These cases of high dry-season NPPpred in the tropics are most likely due to the seasonally changing limitations of NPP. During the productive wet season, plant growth is limited by incoming radiation (Wang et al.2010), which has little variability and poor predictability. Instead, most of the interannual variability of NPP can be explained by dry-season variability. One study found over 80 % of western Amazon NPP variability took place between July and September (Wang et al.2011). The water limitation of NPP during the dry season (Tian et al.2000) not only introduces higher variability as compared with the energy-limited wet season, but the coupling of NPP to soil moisture also lends NPP the high predictability of soil moisture.

Figure 6Zonal means of contributing components to the weighted Rh predictability (wVc). The contributing components are the predictability of soil organic matter (SOC), air temperature (TEMP), and precipitation (PRECIP).


Although the seasonality of Rhpred shows a reverse tendency to NPPpred with higher predictability in the wet season, the mechanisms explaining the seasonality are similar. The seasonally varying Rhpred can be explained by the inherently different predictability of the seasonally dominant limiting factor of Rh (Fig. 6). During the dry season the limiting factor of Rh is precipitation, which has a generally low predictability. The absence of precipitation for several weeks will inhibit soil respiration completely. There is a sharp increase in Rh variability in the dry–wet transition because the onset of precipitation is difficult to predict. As precipitation increases, the moisture constraint is asymptotically lifted and approaches zero. At this point, Rh becomes limited by substrate availability, which has a much higher predictability than climatic variables. The high SOCpred is due to the persistence of SOC anomalies because of the low decomposition rates and the pause of decomposition during dry seasons. Although TEMPpred is higher than PRECIPpred, it only plays a minor role in tropical Rhpred because tropical Rh has relatively low-temperature sensitivity (Meir et al.2008).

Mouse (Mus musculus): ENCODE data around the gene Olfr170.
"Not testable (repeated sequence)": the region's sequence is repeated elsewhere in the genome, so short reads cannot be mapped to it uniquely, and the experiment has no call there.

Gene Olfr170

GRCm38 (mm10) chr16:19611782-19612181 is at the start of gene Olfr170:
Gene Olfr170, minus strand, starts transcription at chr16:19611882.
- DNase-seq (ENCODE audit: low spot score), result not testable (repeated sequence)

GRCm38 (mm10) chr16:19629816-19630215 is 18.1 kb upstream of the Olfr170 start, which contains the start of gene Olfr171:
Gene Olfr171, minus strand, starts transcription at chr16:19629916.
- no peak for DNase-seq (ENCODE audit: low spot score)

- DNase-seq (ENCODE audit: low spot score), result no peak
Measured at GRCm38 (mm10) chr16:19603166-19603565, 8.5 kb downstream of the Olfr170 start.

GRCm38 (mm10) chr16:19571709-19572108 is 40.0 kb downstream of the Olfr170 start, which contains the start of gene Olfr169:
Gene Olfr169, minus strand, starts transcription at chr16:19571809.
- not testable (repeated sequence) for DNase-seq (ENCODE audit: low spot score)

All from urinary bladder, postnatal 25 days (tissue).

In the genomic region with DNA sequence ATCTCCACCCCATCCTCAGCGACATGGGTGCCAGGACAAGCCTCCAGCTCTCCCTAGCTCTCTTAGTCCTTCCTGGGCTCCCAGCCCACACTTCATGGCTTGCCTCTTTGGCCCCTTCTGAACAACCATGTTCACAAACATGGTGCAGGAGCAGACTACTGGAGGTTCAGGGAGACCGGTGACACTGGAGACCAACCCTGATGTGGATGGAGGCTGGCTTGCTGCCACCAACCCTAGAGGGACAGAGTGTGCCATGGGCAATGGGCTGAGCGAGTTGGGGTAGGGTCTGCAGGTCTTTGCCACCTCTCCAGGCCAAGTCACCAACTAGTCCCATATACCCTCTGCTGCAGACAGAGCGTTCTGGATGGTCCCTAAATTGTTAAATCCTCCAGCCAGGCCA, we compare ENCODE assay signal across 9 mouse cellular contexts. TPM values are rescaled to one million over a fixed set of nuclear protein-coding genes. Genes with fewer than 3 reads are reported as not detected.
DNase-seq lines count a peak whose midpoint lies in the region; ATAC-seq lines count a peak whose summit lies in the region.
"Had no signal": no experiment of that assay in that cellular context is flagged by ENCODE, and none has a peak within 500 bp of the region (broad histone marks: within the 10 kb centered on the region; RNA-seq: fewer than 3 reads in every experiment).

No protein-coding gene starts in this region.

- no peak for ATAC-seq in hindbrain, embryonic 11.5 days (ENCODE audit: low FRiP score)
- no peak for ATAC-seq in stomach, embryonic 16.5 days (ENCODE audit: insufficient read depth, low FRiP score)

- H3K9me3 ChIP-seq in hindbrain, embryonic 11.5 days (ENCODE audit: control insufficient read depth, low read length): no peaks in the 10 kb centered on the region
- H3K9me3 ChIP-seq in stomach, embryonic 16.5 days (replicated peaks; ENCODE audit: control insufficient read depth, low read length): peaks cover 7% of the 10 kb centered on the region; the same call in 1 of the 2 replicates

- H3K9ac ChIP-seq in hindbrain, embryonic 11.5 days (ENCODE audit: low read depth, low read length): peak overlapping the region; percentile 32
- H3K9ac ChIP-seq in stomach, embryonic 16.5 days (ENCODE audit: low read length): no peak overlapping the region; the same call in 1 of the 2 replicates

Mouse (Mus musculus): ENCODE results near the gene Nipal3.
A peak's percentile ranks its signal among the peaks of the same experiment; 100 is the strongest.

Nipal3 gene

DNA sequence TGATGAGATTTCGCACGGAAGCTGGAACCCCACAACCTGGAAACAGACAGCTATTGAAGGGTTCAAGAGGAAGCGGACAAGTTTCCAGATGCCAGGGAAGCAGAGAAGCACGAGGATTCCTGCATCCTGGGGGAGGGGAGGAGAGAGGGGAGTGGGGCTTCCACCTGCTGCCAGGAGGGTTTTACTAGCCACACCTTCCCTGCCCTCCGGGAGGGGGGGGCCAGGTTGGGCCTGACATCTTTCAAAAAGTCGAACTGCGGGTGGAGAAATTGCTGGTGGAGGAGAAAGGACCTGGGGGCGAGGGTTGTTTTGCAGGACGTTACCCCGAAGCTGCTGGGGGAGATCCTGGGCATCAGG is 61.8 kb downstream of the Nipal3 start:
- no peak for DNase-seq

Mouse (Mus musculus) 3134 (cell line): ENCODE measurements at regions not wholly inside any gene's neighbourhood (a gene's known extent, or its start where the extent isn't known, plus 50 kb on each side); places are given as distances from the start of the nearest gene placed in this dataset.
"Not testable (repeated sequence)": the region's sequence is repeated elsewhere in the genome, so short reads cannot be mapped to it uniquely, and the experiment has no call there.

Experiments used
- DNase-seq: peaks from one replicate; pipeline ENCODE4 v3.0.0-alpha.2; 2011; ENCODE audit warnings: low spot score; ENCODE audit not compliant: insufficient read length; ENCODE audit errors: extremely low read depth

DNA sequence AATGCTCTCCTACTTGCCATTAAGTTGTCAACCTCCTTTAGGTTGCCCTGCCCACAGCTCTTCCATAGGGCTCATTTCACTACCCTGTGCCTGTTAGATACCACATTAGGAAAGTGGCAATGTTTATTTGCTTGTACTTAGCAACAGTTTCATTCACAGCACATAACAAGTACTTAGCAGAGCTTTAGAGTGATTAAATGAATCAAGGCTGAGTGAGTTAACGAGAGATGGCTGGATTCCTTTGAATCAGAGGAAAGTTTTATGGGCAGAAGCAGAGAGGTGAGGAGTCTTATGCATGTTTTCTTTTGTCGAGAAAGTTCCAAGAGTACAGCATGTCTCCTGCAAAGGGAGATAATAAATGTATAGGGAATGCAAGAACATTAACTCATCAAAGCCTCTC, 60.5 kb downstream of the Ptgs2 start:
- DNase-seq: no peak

These pronounced seasonal patterns of Rhpred hinge on the implementation of the precipitation sensibility function in MPI-ESM. The shape and parameterization of the rate modifying function of decomposition to moisture sets Rh to be more sensible to precipitation in the dry than in the wet season. However, the relationship between Rh and moisture in the tropics is the highly debated subject of various studies coming to different conclusions. These studies suggest a parabolic or no relationship with soil moisture (Meir et al.2008) or a linear increase with precipitation (Tian et al.2000).

Figure 7Difference in NPP predictability (Vc) based on the initial soil moisture. The mean NPP predictability of the first year from the 20 % driest initializations are subtracted from the 20 % wettest initializations for every grid cell. Red colour means higher NPP predictability in wet years and blue colour a higher predictability in dry years. Soil moisture from 19–78 cm depth is used to determine initial conditions. A large fraction of years included in the initializations are ENSO years, where the initial anomaly is further extended through persisting oceanic forcing. The black box and yellow triangle stand for regions examined in the main text.

3.2.2 Interannual variability